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Upheld and overturned

Supreme Court strikes down three of four challenged provisions of the Arizona immigration law

Photo by Mandel Ngan/AFP/Getty Images

Upheld and overturned
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In one of the most highly anticipated Supreme Court rulings of the year, the court on June 25 struck down three of the four challenged provisions of the Arizona immigration law, known as S.B. 1070. The court said the remaining provision could still face challenges once it goes into effect. None of the four provisions have been in effect since the law passed in 2010 due to court injunctions.

The one part the court preserved was state law enforcement officers' ability to check the immigration status of those they reasonably suspect are in the country illegally, which Arizona Gov. Jan Brewer described as the "heart" of the law. Most public attention has centered on allegations that the provision would result in racial profiling, but the federal government never challenged the provision in court on that basis. Chief Justice John Roberts made sure in the oral arguments to point out that the court was not addressing potential racial profiling at all.

The court, by a 5-3 decision, struck down three other provisions: Section 3, which made being in the country illegally a crime; Section 5(c), which made it a crime for undocumented immigrants to work or attempt to work; and Section 6, which allowed law enforcement officers to make warrantless arrests of undocumented immigrants.

The decision will ripple to states beyond Arizona, because over the last two years a number of them-Utah, Alabama, Indiana, Georgia, and South Carolina-have passed similar immigration laws and have faced similar legal challenges. Some federal courts were waiting on the Supreme Court's ruling to decide these other states' cases.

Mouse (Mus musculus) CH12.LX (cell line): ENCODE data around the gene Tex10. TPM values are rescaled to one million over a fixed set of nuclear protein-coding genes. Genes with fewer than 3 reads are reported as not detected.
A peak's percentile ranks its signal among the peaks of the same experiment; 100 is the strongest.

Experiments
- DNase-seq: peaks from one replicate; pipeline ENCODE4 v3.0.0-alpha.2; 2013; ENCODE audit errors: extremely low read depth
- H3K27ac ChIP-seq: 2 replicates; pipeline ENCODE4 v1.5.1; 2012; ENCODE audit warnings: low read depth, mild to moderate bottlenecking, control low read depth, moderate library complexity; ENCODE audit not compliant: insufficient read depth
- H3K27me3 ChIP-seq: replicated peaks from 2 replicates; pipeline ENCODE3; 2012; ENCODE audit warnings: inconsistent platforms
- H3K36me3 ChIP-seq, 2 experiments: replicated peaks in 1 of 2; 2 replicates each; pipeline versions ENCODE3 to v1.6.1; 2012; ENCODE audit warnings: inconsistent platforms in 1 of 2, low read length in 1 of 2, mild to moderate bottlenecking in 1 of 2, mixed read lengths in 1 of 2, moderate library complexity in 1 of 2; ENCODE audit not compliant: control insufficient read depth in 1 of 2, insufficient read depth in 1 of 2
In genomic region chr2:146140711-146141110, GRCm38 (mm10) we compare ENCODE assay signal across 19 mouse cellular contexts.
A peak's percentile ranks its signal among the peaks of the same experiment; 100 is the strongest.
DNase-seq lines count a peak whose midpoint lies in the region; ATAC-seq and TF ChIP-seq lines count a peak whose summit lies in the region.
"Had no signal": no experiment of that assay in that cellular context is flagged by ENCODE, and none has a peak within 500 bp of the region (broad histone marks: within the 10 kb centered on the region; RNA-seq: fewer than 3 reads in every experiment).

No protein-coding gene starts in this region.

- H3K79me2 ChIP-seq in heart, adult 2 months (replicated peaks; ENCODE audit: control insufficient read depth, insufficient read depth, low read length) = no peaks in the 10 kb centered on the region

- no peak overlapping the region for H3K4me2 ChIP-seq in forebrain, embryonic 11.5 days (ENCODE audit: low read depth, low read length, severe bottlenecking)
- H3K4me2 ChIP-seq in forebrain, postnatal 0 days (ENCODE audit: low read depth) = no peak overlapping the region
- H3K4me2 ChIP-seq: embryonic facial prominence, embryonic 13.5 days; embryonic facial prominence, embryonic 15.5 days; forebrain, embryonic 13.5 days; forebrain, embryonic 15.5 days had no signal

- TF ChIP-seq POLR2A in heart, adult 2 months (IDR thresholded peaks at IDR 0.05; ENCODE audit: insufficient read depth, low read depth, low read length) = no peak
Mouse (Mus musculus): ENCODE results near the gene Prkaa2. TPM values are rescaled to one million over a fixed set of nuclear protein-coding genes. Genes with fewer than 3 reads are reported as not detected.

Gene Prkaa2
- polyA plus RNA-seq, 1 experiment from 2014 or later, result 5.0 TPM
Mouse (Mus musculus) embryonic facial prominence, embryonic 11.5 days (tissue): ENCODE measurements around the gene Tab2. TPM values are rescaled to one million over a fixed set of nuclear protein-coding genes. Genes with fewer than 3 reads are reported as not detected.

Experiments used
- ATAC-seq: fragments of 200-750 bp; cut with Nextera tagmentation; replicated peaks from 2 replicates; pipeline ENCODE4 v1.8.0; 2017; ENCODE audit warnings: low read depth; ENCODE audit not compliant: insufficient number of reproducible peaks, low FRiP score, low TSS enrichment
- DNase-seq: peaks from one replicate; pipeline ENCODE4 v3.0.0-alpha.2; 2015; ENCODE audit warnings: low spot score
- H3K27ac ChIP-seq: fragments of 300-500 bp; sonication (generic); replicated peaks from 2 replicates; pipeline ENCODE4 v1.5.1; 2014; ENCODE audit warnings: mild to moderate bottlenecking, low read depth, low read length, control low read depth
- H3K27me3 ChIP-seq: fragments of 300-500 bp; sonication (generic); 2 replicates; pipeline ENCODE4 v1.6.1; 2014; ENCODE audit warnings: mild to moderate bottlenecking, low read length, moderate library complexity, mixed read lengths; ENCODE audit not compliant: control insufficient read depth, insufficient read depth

Rulings on rules

The Supreme Court issued other big decisions as its term began to wind down. In Federal Communications Commission v. Fox, the court declined to strike down rules prohibiting indecent content-be it nudity or swear words-between the hours of 6 a.m. and 10 p.m. on broadcast channels, which are publicly owned. The rules are designed to protect children, but the networks complained that the rules were vague and arbitrarily enforced. The networks also argued that the rules were increasingly irrelevant when the internet and cable channels have no such rules about indecency. The court didn't rule on whether the indecency rules were constitutional, but it did overturn two specific instances where the FCC reprimanded FOX and fined ABC affiliates. The court said that at the time the FCC hadn't given the networks "fair notice" about their indecency rules. That narrow ruling means cases against the indecency rules are likely to continue.

In Knox v. Service Employees International Union, the Supreme Court ruled 7-2 that public sector unions can't force non-union workers to pay for the unions' political activities. In fact, the ruling went further in saying that such workers would have to opt-in to fund a union's political activities. That means, likely, that only employees who enthusiastically support the union's political efforts would choose to pay the extra money. Justice Stephen Breyer, who filed a dissenting opinion, predicted that the opt-in requirement would "reduce union revenues significantly." Justices Sonia Sotomayor and Ruth Bader Ginsburg agreed with the decision overall, but dissented from the "opt-in" portion of the decision, saying it went beyond the scope of the case. The ruling is another blow to labor unions' political efforts, after a defeat in their effort to recall Wisconsin Gov. Scott Walker.


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